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Cliff Swallows at work

Cliff Swallows at work on Main Pond.

Cliff Swallows always strike me as the blue-collar members of the swallow clan, that is if swallows wore collars. What I mean is, they are a hard-working, beak-to-the-grindstone kind of bird. While their more hey-go-mad cousins the Tree Swallows wait for a handy woodpecker to dig a hole in a tree for them to use as a nest, the Cliff Swallows make their own. It isn’t easy for them, either. They must gather mud by the tiny beakful, mix it to proper consistency, and carry it back to a flat surface, where they plaster it onto hundreds of other beakfuls of mud, making colonies of nests in row upon row.

Seeing them toil at the mudbank of the Main Pond, like Israelites making bricks for Pharaoh, does not give the impression that Cliff Swallows believe in partying till you drop. So it was with jaw-dropping wonder that I watched one Cliff Swallow the other day break off from his laboring brethren, float up into the ether, and commence executing barrel rolls that would have put the Red Baron to shame. With a casual dip of one wing, he tossed off a roll, flapped a little to gain air-speed, tossed off another roll, squeaked to the chain gang below, and then did it all again.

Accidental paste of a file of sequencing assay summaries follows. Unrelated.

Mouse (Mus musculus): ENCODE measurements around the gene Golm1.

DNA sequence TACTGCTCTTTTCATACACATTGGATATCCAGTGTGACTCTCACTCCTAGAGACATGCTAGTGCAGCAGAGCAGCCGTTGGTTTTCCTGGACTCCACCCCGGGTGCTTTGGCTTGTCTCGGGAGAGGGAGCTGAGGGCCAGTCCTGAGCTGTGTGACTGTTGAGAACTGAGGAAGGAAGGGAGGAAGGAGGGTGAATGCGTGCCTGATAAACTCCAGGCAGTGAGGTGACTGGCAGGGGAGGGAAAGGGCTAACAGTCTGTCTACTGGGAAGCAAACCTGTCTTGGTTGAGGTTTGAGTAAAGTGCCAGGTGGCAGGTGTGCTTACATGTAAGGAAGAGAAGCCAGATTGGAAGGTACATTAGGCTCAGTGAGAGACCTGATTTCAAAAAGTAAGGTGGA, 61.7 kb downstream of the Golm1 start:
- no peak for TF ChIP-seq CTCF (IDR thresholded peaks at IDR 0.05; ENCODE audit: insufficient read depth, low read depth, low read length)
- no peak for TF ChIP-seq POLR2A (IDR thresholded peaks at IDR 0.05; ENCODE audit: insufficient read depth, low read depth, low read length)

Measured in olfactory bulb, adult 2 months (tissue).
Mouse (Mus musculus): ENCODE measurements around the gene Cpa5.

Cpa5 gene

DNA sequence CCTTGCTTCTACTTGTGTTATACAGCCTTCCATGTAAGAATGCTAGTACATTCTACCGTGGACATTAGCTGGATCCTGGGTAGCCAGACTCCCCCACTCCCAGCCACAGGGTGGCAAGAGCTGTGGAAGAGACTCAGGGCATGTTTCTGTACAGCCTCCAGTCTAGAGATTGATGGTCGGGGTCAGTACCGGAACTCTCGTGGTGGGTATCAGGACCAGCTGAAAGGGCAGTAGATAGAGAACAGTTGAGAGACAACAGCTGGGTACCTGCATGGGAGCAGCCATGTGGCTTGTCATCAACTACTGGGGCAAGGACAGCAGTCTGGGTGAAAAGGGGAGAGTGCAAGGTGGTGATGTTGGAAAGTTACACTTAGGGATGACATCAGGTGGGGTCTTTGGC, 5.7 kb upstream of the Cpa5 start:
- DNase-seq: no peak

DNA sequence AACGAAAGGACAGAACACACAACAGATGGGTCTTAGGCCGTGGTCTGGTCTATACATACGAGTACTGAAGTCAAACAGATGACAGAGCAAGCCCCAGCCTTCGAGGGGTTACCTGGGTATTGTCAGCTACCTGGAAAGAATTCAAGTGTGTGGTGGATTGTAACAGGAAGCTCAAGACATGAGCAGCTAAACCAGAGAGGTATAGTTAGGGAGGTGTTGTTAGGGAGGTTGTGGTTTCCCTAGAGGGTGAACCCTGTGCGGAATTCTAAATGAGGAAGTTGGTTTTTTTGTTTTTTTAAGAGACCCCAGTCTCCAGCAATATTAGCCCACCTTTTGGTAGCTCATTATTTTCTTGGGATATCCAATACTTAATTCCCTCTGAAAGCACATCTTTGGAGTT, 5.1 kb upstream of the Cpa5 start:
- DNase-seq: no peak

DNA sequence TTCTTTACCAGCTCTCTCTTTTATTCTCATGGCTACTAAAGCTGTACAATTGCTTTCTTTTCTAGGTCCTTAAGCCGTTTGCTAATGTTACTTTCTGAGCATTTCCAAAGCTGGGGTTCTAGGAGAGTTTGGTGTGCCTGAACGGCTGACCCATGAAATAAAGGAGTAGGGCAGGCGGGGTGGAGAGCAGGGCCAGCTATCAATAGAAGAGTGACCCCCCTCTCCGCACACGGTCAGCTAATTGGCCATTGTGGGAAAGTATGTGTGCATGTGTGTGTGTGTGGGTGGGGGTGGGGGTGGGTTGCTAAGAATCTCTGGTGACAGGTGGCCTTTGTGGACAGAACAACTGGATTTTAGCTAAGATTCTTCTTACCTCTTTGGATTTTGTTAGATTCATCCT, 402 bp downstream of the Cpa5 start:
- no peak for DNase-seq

There is an age when the strong vitality of youth produces such exuberance that you simply must run, or dance, or do a barrel roll.

Has that vitality passed from us baby-boomers? Absolutely not! We may have reached the age when we can’t get up or down without making a noise. We may think twice before bending down to pick up something, and then when we’re down there think about what else we can do before we straighten up again. But inside, we are still eighteen. And inside is where it counts.

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